Trust in the Lord with all your heart, and lean not on your own understanding; in all your ways acknowledge Him, and He shall direct your paths. — Proverbs 3:5-6 (NIV)
At the beginning of flight training, a student flies with an instructor by his side, over familiar terrain, and in perfect weather. All his decisions are based on sight. But at the end, when a student pilot receives his “instrument rating,” he has learned to fly by himself, over unfamiliar terrain, and in total darkness. He has learned to trust not his sight but his instruments—compass, altimeter, air speed, and radar. He has learned to “fly blind.”
Just as a flight instructor’s ultimate goal is to see a student get his instrument rating, so the father in Proverbs had the same goal for his son.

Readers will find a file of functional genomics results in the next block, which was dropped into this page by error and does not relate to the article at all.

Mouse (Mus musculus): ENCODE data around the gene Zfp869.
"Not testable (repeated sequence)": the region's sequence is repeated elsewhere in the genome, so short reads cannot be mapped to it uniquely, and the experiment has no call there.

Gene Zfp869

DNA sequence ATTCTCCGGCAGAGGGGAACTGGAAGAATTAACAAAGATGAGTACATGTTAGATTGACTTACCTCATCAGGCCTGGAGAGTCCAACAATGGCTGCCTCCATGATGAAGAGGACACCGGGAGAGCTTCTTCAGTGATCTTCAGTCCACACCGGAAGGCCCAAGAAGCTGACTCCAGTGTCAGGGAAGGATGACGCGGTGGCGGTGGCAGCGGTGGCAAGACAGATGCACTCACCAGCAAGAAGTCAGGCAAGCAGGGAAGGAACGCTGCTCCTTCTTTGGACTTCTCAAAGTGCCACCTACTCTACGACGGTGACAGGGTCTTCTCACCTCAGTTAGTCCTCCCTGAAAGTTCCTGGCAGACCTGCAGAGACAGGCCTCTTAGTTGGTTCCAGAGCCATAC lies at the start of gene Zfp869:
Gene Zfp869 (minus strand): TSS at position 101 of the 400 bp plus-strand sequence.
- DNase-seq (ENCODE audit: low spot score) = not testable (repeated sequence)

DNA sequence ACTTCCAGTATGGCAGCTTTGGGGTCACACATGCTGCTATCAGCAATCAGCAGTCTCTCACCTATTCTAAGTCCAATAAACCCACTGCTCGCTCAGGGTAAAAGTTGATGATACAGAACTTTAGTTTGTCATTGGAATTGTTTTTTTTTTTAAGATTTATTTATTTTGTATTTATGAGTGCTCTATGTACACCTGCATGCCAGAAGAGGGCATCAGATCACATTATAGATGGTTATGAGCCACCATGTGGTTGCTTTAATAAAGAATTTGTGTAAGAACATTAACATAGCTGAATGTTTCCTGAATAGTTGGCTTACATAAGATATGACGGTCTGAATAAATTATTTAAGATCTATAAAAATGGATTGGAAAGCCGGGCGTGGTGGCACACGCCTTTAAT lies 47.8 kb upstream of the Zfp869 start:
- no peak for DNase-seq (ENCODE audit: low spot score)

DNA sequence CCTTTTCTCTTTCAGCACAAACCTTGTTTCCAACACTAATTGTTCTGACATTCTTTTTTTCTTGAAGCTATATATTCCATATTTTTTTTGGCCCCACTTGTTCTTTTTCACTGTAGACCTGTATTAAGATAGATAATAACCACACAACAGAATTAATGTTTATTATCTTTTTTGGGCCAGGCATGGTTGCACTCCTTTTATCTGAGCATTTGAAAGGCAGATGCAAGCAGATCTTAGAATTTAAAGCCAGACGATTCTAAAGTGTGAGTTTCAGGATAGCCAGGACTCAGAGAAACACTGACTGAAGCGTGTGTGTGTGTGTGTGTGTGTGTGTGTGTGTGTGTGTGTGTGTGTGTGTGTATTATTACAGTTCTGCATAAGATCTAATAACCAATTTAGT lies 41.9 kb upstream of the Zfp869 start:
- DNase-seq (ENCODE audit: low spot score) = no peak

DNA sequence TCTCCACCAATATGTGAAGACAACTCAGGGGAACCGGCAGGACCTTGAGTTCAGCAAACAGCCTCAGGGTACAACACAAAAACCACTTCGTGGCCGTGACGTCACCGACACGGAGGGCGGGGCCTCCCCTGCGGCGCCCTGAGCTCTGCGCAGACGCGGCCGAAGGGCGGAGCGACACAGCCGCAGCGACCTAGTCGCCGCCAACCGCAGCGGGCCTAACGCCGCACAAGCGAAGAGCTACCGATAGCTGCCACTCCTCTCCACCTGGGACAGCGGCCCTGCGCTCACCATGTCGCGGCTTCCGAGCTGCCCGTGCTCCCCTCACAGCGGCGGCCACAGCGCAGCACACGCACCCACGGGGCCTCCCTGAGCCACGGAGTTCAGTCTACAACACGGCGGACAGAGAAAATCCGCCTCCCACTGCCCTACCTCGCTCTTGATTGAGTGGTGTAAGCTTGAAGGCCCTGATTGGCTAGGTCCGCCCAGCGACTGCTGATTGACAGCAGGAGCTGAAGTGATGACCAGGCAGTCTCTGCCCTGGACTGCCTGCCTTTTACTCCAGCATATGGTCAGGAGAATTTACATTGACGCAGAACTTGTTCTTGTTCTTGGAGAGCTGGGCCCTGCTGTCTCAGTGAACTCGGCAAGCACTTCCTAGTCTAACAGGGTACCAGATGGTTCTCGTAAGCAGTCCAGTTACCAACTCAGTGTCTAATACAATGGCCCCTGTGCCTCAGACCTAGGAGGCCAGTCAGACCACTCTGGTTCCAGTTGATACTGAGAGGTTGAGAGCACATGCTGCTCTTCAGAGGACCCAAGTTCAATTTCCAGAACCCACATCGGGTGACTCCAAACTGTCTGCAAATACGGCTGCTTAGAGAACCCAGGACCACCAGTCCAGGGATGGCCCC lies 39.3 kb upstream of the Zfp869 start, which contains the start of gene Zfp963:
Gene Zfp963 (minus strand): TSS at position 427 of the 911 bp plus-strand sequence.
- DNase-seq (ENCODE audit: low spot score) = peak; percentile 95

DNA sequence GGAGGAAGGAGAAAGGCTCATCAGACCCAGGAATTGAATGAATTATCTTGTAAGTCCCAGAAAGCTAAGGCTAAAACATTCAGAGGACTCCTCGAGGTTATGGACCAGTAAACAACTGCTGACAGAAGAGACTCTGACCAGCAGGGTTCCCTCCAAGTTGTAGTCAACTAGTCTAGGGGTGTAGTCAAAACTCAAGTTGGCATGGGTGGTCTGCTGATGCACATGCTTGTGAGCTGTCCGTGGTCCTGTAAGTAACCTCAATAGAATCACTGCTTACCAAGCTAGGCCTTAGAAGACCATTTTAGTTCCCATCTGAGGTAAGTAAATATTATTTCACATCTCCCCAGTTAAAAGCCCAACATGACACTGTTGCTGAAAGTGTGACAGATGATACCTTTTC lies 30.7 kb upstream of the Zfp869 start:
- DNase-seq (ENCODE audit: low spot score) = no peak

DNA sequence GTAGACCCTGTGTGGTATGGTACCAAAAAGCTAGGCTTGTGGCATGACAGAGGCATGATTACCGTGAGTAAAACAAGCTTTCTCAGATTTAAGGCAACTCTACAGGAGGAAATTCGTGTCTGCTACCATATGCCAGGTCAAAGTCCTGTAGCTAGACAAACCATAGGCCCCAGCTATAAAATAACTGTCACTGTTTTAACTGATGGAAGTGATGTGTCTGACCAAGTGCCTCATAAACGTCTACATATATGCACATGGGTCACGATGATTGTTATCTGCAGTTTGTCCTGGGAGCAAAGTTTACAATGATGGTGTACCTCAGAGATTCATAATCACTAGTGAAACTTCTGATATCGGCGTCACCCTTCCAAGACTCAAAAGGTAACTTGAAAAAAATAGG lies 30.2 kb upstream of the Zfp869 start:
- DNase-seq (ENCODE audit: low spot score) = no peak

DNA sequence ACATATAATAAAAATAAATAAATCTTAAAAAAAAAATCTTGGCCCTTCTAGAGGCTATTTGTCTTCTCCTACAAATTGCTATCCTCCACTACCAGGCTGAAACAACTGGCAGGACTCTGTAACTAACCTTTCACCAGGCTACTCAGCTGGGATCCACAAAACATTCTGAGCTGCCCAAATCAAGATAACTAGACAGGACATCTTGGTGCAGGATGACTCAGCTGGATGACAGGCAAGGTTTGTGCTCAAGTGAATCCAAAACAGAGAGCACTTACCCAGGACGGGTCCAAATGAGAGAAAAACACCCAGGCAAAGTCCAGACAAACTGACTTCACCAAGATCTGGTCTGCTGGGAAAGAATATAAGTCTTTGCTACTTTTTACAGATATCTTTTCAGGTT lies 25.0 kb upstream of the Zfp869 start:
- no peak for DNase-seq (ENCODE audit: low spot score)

What is the spiritual equivalent of an instrument rating? It is trusting in the Lord, not in one’s own understanding. Every parent, teacher, and leader knows his protégés will one day encounter darkness, storms, and unfamiliar terrain in life. The key to their graduation and promotion is learning to live by faith, not by sight (2 Corinthians 5:7).
“Flying blind” in life doesn’t mean closing your eyes; it means keeping them on the Lord.